Two more announcements for OpenID adoption — but this time on the consuming side (as opposed to my originally incorrect report about WordPress.com — for now, they’re only serving as an identity provider).
The first is Shopify, a great Rails-based custom store application. As Alex points out, these guys really get it right — and make it super easy to create compelling marketplaces. And now, it’s super easy to log in with OpenID.
Meanwhile, IconBuffet has gone through a major overhaul, becoming something of a social network for … icon enthusiasts! (Sweet!) One of the more existing aspects of the relaunch (at least for me) is their use of OpenID: you can either create a new account with an existing OpenID (say, your WordPress.com blog URL) or you associate your existing account with an OpenID. Either way, they too’ve made it really easy to get going with OpenID.
I imagine that these won’t be the last of the increasing deployments of OpenID in the medium- to long-tail (read: not Google or IBM, but small business community). What’s so existing about these recent additions is their proximity to commerce — and how folks like Shopify could eventually weave a web service that allows you to check out — entirely by way of logging in to your OpenID provider. If you choose a good OpenID provider, you can start to see how the CardSpace metaphor makes sense — just like when you go out to eat and depending on whether it’s a business meal or a personal expense, you’ll use a different credit card to pay.
The same thing is true for OpenID — where you can have as many OpenIDs as you like and you can pick among them for different uses or purposes. It’s only a matter of time before I go to check out at IconBuffet, I login with my WordPress.com OpenID and I’m able to use credits that I’ve purchased on WordPress.com to pay for my icons — with no need to reach for the credit card, to fill in my address info or any of that ever again!
Now, if that doesn’t sound exciting, you might want to check your pulse. 😉
In talking to Matt last Friday at the Adaptive Path party, I asked him when OpenID was coming to WordPress.com — the hosted blogging service — and he replied “Monday”.
Well, a day late but hardly a dollar short, WordPress.com has added
bi-directional support for OpenID.
What this means is that you can
both sign in to WordPress.com using your existing OpenIDs (making WordPress.com a “consumer”) as well as use your WordPress.com URL (for example, https://factoryjoe.wordpress.com) as an OpenID elsewhere, making WordPress.com an iDP or “identity provider”.
The FAQ entry is pretty descriptive and I’d recommend you take a look at it. WordPress.com now joins a growing array of service providers offering support for this grassroots-driven authentication protocol.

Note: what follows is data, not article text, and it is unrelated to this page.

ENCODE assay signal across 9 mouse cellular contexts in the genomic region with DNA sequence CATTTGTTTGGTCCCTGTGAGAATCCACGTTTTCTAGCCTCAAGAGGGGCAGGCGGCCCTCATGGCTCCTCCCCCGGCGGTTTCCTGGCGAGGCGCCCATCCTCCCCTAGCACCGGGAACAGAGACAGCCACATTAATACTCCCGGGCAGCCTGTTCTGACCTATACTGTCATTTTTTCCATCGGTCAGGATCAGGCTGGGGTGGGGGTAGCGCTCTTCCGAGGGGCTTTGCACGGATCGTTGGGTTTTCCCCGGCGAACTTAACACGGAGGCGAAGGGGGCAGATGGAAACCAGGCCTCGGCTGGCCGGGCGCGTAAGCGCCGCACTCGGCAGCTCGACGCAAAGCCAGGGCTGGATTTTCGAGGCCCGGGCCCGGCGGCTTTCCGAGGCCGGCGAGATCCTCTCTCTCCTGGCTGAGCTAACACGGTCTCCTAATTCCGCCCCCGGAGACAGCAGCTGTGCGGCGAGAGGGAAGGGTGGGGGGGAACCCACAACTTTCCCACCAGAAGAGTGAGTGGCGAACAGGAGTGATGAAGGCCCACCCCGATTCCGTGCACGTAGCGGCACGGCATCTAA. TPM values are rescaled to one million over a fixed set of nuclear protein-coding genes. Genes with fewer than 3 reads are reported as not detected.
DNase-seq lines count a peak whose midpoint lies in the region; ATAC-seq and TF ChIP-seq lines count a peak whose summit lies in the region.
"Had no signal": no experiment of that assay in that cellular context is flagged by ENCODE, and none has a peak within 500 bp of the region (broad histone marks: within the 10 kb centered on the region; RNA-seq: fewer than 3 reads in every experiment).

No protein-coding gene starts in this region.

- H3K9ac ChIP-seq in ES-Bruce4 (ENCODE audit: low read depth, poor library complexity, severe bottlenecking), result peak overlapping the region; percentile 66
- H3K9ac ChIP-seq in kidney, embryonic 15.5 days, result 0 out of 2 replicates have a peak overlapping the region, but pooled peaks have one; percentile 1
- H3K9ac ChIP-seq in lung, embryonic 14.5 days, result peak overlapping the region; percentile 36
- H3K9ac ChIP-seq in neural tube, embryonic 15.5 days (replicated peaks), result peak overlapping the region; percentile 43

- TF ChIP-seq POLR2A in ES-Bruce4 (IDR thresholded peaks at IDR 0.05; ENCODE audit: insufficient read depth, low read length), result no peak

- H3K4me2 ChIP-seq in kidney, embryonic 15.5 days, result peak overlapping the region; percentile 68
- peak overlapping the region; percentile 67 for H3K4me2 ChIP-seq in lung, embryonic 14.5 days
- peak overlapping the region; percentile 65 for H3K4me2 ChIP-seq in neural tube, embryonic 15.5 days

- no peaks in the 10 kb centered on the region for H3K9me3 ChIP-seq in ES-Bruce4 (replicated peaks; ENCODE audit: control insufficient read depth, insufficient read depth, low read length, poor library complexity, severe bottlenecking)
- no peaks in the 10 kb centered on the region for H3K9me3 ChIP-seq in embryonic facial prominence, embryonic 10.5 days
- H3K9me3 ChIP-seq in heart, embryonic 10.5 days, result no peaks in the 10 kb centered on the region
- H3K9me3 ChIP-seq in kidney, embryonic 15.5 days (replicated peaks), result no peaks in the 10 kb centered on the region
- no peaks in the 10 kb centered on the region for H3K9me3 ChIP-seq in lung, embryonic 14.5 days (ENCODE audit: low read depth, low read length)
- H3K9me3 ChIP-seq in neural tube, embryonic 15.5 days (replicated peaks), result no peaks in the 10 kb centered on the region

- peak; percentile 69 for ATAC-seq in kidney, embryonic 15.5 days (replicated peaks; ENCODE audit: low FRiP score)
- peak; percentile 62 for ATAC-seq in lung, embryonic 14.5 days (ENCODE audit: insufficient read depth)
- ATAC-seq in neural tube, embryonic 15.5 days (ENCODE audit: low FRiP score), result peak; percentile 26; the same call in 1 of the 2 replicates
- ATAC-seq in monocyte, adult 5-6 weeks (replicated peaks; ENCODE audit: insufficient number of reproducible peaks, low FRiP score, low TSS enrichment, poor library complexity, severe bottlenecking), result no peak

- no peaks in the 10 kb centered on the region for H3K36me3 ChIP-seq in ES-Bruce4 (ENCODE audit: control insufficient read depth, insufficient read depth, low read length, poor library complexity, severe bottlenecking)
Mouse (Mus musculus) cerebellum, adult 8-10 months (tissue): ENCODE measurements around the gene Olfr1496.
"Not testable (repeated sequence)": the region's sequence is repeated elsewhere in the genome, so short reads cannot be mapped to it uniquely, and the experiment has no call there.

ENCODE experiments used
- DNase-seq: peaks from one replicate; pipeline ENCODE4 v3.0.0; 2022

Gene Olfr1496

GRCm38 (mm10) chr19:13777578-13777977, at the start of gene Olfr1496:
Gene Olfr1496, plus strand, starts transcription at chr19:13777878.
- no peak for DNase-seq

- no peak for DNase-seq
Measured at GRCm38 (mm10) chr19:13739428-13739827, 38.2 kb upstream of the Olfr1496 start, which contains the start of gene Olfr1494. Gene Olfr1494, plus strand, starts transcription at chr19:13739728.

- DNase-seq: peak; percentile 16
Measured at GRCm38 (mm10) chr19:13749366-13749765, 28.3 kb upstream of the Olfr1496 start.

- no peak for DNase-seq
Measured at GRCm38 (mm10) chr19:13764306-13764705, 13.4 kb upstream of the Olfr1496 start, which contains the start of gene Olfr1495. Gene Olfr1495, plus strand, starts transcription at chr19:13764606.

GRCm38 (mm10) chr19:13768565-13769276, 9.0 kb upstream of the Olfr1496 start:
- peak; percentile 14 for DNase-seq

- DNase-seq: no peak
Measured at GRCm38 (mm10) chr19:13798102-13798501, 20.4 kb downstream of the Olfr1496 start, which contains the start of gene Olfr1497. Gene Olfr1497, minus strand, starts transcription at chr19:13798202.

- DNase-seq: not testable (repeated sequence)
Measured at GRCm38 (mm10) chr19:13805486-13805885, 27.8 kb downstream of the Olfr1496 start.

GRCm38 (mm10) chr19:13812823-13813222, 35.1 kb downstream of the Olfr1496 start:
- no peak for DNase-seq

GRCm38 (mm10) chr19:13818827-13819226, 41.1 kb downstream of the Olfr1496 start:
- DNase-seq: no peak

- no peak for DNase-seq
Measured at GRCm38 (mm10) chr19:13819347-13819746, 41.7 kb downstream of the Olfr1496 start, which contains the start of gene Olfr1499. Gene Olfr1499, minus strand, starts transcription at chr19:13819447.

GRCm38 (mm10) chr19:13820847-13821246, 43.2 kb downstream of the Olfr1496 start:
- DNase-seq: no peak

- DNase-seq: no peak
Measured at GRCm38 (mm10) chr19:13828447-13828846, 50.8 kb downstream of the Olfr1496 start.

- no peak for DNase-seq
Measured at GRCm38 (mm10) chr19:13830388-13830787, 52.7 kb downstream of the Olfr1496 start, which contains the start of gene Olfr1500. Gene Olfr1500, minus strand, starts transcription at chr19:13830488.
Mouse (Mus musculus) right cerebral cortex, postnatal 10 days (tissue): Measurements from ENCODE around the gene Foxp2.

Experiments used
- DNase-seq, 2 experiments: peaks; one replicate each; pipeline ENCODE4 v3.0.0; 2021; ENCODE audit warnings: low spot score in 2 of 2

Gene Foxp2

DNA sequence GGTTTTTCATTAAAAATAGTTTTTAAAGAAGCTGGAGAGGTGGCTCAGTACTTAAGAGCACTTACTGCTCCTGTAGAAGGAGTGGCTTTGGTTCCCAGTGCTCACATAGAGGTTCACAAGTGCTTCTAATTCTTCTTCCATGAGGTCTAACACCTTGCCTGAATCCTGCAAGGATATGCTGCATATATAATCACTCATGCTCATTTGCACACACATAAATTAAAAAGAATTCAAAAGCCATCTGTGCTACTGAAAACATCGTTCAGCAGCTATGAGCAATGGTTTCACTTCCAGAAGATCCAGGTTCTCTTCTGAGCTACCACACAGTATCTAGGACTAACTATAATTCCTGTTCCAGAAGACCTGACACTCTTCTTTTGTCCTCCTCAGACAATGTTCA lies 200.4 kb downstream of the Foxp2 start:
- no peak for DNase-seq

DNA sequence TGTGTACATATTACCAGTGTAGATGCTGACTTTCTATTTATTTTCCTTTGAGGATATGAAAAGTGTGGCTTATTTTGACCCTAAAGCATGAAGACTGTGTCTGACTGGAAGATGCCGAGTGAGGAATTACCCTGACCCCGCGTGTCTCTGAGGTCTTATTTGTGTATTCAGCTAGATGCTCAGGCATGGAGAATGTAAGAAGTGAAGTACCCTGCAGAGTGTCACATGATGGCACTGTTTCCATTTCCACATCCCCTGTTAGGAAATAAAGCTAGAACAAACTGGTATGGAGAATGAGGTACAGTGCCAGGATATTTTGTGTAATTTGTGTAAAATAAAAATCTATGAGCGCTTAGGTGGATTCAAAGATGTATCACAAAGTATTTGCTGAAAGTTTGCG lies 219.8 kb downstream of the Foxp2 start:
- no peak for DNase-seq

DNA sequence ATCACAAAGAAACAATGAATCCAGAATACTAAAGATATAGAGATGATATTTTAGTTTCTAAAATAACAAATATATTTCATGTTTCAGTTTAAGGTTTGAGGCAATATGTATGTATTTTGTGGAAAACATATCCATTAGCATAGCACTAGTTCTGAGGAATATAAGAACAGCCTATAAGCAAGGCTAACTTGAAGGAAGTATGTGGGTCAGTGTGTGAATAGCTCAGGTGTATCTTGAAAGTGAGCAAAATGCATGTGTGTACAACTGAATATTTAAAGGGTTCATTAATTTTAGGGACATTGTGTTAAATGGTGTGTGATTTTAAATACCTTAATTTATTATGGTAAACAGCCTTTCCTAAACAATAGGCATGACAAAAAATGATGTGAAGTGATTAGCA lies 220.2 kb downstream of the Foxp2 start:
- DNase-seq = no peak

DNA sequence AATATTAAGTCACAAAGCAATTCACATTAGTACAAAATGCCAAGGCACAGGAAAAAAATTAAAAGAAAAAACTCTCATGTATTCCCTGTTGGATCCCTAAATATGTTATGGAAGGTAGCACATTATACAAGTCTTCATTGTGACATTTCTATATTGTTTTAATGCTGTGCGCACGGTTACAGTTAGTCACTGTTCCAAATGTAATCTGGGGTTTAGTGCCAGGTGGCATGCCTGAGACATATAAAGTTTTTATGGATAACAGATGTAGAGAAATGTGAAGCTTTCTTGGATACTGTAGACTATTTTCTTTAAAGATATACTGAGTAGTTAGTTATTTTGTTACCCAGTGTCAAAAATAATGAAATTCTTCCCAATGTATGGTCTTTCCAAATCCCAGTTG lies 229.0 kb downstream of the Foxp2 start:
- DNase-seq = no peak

No word on when OpenID will hit core of the WordPress project, but there are already two great efforts driven first by Alan Castonguay and more recently Will Norris — which point to a positive future between the two open source initiatives.
Apparently mod_security is really aggressive around certain words (like in my previous post). To get around this, add
SecFilterEngine off to your .htaccess file. You might not want to leave that snippet in there long, since it disables the security check, but if you find WordPress denying you the ability to post, it’s worth a shot.
In celebration of the release of WordPress 2.1 and Akismet 2.0 (okay, so it’s not like a major point release, but still…) I thought I’d put out a fancy-schmancy WordPress icon for your downloading pleasure.
I’ve included various size icons as well as the Photoshop and lllustrator sources, oh and a Mac icon file as well.
Matt’s announced WordPress 2.0.6, probably the last update before the next major upgrade to version 2.1. It features an important security fix and more compatibility with Safari.
This is kind of a hack (and only works in the upcoming 2.0.5 version) but I’m happy finally to have some control over the posting controls in WordPress. If you want the same control, grab Clutter-free, by Mark Jaquith.
I’ve used K2 here on FactoryCity for some time so it’s cool to see it available on WordPress.com finally. Along with that, check out Sleepless, Brian “Like it Matters” Oberchurch’s choice.
Chip Cuccio has created a simple set of directions for appcasting in WordPress. Great for software developers providing syndicated software updates!
read more | digg story